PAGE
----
Alleviating Driving Induced Back Pain

Prolonged sitting, whole body vibrations and constrained postures while driving can lead to back pain. It’s no fun for anyone to drive with lower, middle or upper back pain. Whether you’re driving to work every day or taking a trip that requires being behind the wheel for an extended period of time, you shouldn’t have to suffer the whole time you’re in your vehicle.

With some modifications and a little effort on your part, you should be able to prevent back pain while driving. Some ergonomic tips to reduce or eliminate back pain so you can drive more comfortably include:


The first step you can take to alleviate back pain while driving is to adjust your seat correctly. You’ll want to sit fairly close to the steering wheel, but not so close it will compromise your safety. If your steering wheel is within easy reach, it will help reduce stress on your neck, lumbar, wrists and shoulders. Your vehicle’s headrest should be in the middle of your head. Keep your neck and back of your head in a neutral position to ensure correct posture and positioning. Your shoulders should rest slightly behind your hips.


Be sure to center your back against the seat to maximize back support for your car. It might be necessary to add a lumbar support accessory, as many vehicles don’t have adequate lumbar support. Therefore, it can help to roll a towel or scarf up and place it behind the lower curve of your back to provide back support for driving.

If you slightly bend your knees higher than your hips, it can take the pressure off your lower back and hamstrings. Your hips, back and neck work like cogwheels, so by turning one part, the other parts will move as well.


Researchers have been looking into which way is best for you to position yourself at the steering wheel when you’re experiencing back pain. Before, experts suggested you hold your steering wheel at a 10 o’clock and 2 o’clock position. However, now with the prevalence of airbags, studies are finding you should place your hands at a 9 o’clock and 3 o’clock position for increased safety in the event of an airbag deployment. This position also allows you to rest your elbows on the vehicle’s armrests to help alleviate pain, particularly in your upper back.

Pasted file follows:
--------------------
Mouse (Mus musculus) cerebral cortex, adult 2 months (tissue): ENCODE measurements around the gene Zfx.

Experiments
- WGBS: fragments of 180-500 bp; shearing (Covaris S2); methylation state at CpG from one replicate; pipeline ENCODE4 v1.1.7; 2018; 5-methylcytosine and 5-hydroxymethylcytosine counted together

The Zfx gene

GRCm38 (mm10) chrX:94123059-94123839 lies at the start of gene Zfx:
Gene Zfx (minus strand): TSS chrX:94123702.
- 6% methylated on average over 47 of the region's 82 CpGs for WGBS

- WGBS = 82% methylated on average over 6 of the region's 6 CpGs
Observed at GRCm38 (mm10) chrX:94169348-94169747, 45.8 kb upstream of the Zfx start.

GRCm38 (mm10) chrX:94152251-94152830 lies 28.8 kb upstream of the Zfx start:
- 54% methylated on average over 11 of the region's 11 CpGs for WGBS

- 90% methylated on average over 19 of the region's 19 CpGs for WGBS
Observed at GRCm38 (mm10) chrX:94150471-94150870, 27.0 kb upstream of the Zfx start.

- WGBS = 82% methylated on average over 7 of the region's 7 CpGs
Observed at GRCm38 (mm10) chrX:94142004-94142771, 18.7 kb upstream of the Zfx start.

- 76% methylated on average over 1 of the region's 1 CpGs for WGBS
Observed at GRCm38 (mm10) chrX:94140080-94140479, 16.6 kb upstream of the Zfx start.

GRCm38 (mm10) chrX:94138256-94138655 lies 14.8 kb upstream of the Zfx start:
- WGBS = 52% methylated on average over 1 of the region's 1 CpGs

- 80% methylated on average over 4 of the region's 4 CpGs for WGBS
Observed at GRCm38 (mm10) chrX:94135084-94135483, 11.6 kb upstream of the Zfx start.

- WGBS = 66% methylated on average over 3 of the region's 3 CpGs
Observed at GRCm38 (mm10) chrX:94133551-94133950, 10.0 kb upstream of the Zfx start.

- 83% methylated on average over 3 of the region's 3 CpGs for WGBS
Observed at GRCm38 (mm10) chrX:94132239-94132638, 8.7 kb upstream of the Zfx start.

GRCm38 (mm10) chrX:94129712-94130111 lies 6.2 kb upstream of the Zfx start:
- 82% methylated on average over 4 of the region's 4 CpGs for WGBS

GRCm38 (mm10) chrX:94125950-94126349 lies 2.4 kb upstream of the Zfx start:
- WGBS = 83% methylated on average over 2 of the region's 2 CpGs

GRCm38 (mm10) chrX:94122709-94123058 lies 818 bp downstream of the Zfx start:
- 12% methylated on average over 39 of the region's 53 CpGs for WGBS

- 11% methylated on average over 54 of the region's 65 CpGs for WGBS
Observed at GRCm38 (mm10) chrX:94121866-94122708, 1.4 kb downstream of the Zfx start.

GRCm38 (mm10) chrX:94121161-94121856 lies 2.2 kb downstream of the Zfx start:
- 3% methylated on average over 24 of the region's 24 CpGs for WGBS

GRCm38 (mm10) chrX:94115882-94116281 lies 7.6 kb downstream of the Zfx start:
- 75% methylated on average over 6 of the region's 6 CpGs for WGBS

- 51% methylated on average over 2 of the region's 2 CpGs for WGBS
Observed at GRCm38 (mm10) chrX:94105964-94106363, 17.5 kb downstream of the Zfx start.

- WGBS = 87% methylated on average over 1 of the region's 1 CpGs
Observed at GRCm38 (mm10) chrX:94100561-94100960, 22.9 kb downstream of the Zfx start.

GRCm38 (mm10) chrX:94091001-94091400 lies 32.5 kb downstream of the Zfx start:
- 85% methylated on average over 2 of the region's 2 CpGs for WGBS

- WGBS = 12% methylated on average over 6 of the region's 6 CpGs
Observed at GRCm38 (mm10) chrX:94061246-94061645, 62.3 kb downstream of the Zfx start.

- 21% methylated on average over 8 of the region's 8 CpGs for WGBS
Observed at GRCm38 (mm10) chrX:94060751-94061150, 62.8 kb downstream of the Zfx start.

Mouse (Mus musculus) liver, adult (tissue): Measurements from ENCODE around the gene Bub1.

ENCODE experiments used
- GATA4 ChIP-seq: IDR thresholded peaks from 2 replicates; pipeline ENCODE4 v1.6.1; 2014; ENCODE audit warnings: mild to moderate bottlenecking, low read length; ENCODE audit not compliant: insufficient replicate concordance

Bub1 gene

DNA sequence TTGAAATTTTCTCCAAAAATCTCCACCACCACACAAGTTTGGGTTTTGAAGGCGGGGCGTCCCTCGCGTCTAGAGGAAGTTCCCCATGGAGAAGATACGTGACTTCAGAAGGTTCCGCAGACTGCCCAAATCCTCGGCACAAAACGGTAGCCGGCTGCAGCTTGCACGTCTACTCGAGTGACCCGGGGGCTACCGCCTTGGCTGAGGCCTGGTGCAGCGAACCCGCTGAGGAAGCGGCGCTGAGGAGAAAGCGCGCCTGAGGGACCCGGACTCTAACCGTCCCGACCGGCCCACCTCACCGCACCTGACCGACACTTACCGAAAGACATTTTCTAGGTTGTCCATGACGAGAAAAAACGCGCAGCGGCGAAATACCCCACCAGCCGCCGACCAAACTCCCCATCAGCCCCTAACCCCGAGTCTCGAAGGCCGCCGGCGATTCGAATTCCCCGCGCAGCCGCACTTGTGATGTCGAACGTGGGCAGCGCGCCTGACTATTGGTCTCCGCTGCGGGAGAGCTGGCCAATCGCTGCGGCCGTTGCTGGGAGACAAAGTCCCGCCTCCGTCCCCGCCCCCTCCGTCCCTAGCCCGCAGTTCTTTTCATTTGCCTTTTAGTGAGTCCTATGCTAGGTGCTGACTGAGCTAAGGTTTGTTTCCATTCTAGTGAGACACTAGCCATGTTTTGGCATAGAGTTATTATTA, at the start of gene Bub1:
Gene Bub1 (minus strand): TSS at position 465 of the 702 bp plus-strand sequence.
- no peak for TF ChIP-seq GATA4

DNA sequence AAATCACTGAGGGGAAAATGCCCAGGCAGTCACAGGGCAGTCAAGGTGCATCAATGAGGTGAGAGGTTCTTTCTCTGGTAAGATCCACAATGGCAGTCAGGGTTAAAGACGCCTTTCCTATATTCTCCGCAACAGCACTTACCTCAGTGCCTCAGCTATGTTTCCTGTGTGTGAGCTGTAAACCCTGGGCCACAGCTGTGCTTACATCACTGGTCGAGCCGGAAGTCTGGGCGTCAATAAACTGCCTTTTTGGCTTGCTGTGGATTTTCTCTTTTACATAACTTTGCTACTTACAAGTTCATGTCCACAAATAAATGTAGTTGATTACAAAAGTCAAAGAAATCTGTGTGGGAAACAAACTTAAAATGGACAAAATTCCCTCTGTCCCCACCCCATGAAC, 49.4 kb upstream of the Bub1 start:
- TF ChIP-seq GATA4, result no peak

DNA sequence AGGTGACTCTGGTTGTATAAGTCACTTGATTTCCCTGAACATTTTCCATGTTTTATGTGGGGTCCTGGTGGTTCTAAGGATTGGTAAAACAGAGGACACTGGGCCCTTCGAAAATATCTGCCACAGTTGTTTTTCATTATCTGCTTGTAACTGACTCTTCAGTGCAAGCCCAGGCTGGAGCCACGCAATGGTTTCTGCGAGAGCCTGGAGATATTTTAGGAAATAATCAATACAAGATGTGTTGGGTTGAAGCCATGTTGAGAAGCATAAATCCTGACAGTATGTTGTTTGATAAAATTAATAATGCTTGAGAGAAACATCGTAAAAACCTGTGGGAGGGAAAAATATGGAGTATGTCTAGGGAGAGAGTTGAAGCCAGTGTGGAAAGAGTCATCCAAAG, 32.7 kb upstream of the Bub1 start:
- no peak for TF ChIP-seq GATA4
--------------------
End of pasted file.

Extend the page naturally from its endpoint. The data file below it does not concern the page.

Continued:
The spine enables your mobility. When you sit in one position in the vehicle, it will make your back muscles stiff, leading to potential muscle spasm and achiness. If you can, take a break from driving, preferably every 2 hours. Safely pull over to the side of the road and get out of your vehicle so you can stretch and move around, which will stimulate blood circulation to your lower back.

Try and move a little in your seat in between these driving breaks. Even moving and stretching for 10 seconds is better than sitting still. At least adjust your seat and every 20 minutes, change your position. Stretch your hamstring muscles and keep the blood flowing by pumping your ankles. Any movement you can do in your vehicle safely will help.


You may want to go to a physical therapist. With painful arthritis, being too active can worsen pain, but not moving around enough can do the same. Physical therapists will show you how to strike the perfect balance. We work with you on stretching, exercising and strengthening your muscles. When you have good muscle tone, your joints can do their jobs better with ease.

At Chiropractic and Physiotherapy health center, we know how disruptive back pain can be, and so we are here to help eliminate the pain. We understand how back pain can impact an individual’s daily routine and burden your life. We dedicate ourselves to getting to know you and understand your pain. We’re committed to restoring your quality of life .

Last but not least, nothing works for everyone; our caring and dedicated team at Chiropractic and Physiotherapy health center is here for your rescue from pain. For more tips Feel free to consult us at any time.


Composed by;
Sharanya Thomas.
Chiropractic and physiotherapy health centre

Alleviating Driving Induced Back Pain

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